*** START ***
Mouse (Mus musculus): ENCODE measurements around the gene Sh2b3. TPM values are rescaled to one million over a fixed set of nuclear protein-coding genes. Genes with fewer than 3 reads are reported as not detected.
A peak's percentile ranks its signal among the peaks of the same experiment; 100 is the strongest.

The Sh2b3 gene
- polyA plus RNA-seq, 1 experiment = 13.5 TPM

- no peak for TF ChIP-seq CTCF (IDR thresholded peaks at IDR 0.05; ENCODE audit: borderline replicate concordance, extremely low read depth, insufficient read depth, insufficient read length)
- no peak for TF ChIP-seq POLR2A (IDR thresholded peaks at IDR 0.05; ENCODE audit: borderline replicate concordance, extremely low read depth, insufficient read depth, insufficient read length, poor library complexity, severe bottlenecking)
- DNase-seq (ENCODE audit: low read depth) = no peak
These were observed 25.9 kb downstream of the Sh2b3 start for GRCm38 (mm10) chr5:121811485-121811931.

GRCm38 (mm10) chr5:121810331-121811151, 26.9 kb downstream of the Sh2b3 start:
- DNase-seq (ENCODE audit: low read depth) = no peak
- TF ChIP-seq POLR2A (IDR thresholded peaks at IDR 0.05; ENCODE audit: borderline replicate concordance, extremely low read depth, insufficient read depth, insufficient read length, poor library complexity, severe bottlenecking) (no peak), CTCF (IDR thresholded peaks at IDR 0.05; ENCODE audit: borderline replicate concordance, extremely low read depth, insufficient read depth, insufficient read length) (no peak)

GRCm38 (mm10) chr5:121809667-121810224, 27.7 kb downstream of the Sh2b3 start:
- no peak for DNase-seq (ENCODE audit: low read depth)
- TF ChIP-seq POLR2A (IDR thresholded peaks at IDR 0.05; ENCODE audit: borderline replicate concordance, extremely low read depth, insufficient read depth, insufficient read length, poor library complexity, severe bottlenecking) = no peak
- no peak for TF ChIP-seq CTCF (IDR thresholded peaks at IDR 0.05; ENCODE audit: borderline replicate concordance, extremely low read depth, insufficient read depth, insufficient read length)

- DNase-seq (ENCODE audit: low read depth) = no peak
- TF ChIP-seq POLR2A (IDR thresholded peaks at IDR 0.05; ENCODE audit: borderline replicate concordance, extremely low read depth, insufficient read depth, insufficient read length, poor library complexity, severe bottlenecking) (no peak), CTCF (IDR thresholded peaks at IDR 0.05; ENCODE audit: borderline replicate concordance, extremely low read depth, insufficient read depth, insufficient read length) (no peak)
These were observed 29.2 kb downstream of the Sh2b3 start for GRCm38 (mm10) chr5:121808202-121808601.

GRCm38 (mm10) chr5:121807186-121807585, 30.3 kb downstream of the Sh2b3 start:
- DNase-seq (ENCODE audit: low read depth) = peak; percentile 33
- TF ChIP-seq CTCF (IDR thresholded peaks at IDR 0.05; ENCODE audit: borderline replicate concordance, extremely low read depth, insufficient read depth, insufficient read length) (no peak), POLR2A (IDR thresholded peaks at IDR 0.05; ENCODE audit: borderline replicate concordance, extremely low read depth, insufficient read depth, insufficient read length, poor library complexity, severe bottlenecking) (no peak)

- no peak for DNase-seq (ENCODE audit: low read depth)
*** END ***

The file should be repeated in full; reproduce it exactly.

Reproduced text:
Mouse (Mus musculus): ENCODE measurements around the gene Sh2b3. TPM values are rescaled to one million over a fixed set of nuclear protein-coding genes. Genes with fewer than 3 reads are reported as not detected.
A peak's percentile ranks its signal among the peaks of the same experiment; 100 is the strongest.

The Sh2b3 gene
- polyA plus RNA-seq, 1 experiment = 13.5 TPM

- no peak for TF ChIP-seq CTCF (IDR thresholded peaks at IDR 0.05; ENCODE audit: borderline replicate concordance, extremely low read depth, insufficient read depth, insufficient read length)
- no peak for TF ChIP-seq POLR2A (IDR thresholded peaks at IDR 0.05; ENCODE audit: borderline replicate concordance, extremely low read depth, insufficient read depth, insufficient read length, poor library complexity, severe bottlenecking)
- DNase-seq (ENCODE audit: low read depth) = no peak
These were observed 25.9 kb downstream of the Sh2b3 start for GRCm38 (mm10) chr5:121811485-121811931.

GRCm38 (mm10) chr5:121810331-121811151, 26.9 kb downstream of the Sh2b3 start:
- DNase-seq (ENCODE audit: low read depth) = no peak
- TF ChIP-seq POLR2A (IDR thresholded peaks at IDR 0.05; ENCODE audit: borderline replicate concordance, extremely low read depth, insufficient read depth, insufficient read length, poor library complexity, severe bottlenecking) (no peak), CTCF (IDR thresholded peaks at IDR 0.05; ENCODE audit: borderline replicate concordance, extremely low read depth, insufficient read depth, insufficient read length) (no peak)

GRCm38 (mm10) chr5:121809667-121810224, 27.7 kb downstream of the Sh2b3 start:
- no peak for DNase-seq (ENCODE audit: low read depth)
- TF ChIP-seq POLR2A (IDR thresholded peaks at IDR 0.05; ENCODE audit: borderline replicate concordance, extremely low read depth, insufficient read depth, insufficient read length, poor library complexity, severe bottlenecking) = no peak
- no peak for TF ChIP-seq CTCF (IDR thresholded peaks at IDR 0.05; ENCODE audit: borderline replicate concordance, extremely low read depth, insufficient read depth, insufficient read length)

- DNase-seq (ENCODE audit: low read depth) = no peak
- TF ChIP-seq POLR2A (IDR thresholded peaks at IDR 0.05; ENCODE audit: borderline replicate concordance, extremely low read depth, insufficient read depth, insufficient read length, poor library complexity, severe bottlenecking) (no peak), CTCF (IDR thresholded peaks at IDR 0.05; ENCODE audit: borderline replicate concordance, extremely low read depth, insufficient read depth, insufficient read length) (no peak)
These were observed 29.2 kb downstream of the Sh2b3 start for GRCm38 (mm10) chr5:121808202-121808601.

GRCm38 (mm10) chr5:121807186-121807585, 30.3 kb downstream of the Sh2b3 start:
- DNase-seq (ENCODE audit: low read depth) = peak; percentile 33
- TF ChIP-seq CTCF (IDR thresholded peaks at IDR 0.05; ENCODE audit: borderline replicate concordance, extremely low read depth, insufficient read depth, insufficient read length) (no peak), POLR2A (IDR thresholded peaks at IDR 0.05; ENCODE audit: borderline replicate concordance, extremely low read depth, insufficient read depth, insufficient read length, poor library complexity, severe bottlenecking) (no peak)

- no peak for DNase-seq (ENCODE audit: low read depth)